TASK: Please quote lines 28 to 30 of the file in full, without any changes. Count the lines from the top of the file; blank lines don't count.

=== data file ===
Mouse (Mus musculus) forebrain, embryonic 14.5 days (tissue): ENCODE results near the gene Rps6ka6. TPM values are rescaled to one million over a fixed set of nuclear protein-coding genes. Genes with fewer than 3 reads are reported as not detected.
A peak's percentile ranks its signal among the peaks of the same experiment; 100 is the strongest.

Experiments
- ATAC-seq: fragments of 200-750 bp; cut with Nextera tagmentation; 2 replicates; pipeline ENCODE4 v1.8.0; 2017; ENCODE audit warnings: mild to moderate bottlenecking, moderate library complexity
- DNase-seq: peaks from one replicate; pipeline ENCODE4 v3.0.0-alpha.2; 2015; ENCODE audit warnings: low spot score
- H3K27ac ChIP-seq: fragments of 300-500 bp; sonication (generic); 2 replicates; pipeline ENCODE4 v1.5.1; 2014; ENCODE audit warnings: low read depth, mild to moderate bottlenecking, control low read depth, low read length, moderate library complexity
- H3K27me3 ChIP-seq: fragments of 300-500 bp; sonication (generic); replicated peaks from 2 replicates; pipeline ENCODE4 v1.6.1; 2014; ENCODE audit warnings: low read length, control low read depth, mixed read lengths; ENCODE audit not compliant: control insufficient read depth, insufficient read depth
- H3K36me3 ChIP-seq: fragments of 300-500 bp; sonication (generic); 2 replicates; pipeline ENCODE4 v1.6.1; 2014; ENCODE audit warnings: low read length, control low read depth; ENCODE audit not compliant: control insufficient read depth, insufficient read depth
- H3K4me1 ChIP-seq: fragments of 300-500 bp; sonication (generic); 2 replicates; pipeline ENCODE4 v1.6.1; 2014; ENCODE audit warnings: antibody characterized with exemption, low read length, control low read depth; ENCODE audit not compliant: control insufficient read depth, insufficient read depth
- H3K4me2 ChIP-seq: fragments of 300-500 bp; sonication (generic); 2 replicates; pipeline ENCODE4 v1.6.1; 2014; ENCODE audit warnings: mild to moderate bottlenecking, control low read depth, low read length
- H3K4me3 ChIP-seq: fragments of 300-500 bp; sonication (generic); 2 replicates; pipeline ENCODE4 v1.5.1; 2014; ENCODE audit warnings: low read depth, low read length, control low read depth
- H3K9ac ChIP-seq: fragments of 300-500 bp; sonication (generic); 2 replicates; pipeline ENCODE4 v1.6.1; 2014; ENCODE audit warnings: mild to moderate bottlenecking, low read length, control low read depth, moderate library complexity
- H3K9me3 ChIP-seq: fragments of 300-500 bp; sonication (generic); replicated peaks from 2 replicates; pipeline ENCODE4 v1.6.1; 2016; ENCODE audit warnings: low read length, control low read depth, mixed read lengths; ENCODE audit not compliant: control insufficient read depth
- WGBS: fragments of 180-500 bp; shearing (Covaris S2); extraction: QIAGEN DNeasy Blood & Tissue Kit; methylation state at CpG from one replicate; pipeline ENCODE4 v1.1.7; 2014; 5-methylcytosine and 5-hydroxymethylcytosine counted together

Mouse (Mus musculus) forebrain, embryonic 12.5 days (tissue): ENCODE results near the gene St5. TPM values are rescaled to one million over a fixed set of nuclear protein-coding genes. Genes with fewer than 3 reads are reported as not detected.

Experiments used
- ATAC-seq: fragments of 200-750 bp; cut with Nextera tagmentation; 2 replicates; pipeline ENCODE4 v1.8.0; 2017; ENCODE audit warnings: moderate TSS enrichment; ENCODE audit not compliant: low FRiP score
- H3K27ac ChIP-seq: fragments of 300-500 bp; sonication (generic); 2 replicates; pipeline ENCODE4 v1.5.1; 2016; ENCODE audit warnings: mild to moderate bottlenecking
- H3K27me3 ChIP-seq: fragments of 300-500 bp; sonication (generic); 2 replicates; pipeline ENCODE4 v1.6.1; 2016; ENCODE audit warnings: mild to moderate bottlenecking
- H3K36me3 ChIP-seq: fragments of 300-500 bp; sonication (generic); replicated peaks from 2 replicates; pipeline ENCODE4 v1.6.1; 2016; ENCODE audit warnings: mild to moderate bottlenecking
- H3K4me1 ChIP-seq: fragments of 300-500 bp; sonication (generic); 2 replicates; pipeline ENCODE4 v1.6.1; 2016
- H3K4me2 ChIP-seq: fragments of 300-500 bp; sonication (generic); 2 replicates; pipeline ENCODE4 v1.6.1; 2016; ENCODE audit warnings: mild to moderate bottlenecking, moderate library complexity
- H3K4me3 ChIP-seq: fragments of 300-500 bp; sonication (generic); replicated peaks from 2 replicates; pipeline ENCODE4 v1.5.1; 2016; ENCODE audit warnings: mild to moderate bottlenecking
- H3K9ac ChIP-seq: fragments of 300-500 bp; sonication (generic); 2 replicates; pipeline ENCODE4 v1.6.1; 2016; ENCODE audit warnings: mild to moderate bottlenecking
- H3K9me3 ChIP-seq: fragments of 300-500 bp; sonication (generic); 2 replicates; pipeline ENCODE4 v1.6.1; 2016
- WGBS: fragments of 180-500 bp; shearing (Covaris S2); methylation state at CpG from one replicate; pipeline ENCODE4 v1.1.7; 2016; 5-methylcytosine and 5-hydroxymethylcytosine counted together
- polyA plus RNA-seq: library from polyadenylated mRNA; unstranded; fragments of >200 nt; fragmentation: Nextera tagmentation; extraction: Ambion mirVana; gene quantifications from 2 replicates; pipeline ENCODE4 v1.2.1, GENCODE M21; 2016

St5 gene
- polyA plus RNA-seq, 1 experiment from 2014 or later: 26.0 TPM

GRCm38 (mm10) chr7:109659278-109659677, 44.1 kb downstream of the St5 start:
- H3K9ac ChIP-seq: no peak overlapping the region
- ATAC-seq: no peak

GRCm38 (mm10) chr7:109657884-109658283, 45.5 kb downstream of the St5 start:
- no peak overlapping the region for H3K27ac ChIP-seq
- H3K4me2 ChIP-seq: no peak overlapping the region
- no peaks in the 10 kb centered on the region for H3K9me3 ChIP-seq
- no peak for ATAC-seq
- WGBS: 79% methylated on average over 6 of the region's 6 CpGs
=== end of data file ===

St5 gene
- polyA plus RNA-seq, 1 experiment from 2014 or later: 26.0 TPM

GRCm38 (mm10) chr7:109659278-109659677, 44.1 kb downstream of the St5 start: